First, I wrote this book from my heart. When you put your love and experience out there in its raw form, it’s easier for people to put themselves into your shoes. They can see themselves in me or my friends — at least that’s what I was aiming for. So, I’m completely thrilled that this has come to fruition.
Second, the experiences in this book were all really my “hero’s journey.” Not that I am a hero, that’s not what I mean. The Hero’s Journey is a classic writing pattern that’s been used for centuries. There are 12 stages in the hero’s journey, but basically it starts with the ordinary world and then progresses through some trial and ends with the subject coming out the other side with lessons learned. Who can’t relate to that experience? We all have faced crises in our lives and we will face more. It’s part of the human condition. Crisis is the reality of the world that we live in. The actual subject matter of my crisis is sort of irrelevant. I could have been writing about losing my job, my child being sick, my parents aging because the thought processes, fears and emotions of those journeys are overlapping. They’re all the same. Substitute your friend’s crisis or your crisis for mine, and you’ve got your own hero’s journey laid out in front of you.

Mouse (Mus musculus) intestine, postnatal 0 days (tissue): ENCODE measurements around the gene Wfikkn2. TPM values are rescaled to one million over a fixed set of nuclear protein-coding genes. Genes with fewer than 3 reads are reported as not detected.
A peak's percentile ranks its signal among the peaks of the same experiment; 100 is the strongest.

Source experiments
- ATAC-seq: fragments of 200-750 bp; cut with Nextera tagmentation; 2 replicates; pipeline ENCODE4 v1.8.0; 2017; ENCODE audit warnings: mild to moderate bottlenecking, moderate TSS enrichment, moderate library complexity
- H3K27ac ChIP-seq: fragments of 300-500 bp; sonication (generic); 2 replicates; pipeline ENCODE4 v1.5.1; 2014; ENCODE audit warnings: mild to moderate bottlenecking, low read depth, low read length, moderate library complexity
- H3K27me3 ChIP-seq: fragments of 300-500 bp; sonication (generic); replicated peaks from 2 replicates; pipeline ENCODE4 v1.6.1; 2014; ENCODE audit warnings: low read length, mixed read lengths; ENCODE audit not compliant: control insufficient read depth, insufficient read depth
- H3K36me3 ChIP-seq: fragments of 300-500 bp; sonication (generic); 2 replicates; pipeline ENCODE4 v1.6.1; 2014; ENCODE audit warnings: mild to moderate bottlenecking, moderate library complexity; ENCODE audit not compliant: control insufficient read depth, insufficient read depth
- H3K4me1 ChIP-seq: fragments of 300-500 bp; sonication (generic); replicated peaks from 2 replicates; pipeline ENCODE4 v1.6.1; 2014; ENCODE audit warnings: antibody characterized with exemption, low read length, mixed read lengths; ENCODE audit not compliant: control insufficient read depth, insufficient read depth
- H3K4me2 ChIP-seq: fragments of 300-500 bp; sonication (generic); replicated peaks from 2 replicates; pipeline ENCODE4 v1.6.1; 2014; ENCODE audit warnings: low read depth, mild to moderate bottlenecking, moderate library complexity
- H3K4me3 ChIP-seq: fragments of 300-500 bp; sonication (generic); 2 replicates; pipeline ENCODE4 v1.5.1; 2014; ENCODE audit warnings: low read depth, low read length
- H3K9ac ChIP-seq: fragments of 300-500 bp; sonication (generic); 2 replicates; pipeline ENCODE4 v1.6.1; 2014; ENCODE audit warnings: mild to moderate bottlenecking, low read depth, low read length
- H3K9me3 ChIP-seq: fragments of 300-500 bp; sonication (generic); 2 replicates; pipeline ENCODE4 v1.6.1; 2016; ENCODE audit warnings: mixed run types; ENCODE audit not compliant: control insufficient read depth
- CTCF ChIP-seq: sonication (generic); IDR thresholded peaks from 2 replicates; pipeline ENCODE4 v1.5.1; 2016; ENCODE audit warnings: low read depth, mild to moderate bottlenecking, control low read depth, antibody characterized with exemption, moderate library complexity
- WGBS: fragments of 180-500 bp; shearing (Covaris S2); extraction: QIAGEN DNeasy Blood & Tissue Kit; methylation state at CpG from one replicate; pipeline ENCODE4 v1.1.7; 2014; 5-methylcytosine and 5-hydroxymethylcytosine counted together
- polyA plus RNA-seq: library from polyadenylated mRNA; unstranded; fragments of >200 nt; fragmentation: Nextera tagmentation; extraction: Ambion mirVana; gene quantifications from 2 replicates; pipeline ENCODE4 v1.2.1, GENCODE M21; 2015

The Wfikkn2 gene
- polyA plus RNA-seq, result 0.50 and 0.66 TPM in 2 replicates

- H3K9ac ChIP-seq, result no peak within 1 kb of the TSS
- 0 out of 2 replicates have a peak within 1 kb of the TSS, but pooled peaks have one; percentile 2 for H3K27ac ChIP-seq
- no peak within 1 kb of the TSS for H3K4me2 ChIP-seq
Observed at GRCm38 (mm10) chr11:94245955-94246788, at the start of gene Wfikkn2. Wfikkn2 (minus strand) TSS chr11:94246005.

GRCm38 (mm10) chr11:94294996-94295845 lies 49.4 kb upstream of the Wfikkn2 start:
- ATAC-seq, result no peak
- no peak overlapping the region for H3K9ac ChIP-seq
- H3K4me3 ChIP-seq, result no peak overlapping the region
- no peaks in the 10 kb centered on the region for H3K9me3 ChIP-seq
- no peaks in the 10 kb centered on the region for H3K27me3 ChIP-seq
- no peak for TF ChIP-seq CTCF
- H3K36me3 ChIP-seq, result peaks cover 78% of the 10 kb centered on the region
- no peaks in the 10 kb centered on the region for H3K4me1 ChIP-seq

Tell me about the three core concepts at the heart of your coaching:
Live, Love and Be Free.
Ah yes, my core concepts. What’s interesting about those is that they came to me in a dream. I never consulted with a branding expert or marketing specialist. In the dream, I was on stage and surrounded by people. I recall being told (but by whom, I’ll never know) that I had to hurry up and tell everyone what they needed to know. In my dream, I blurted out: LIVE — LOVE — BE FREE. And then I woke up. Not one to ignore divine intervention, I developed them into my core concepts. To me, they are all entertained parts of living a satisfying life.
To LOVE means having faith that things are going to work out.
To BE FREE is to acknowledge your place and your talents
and to pursue those in a balanced way.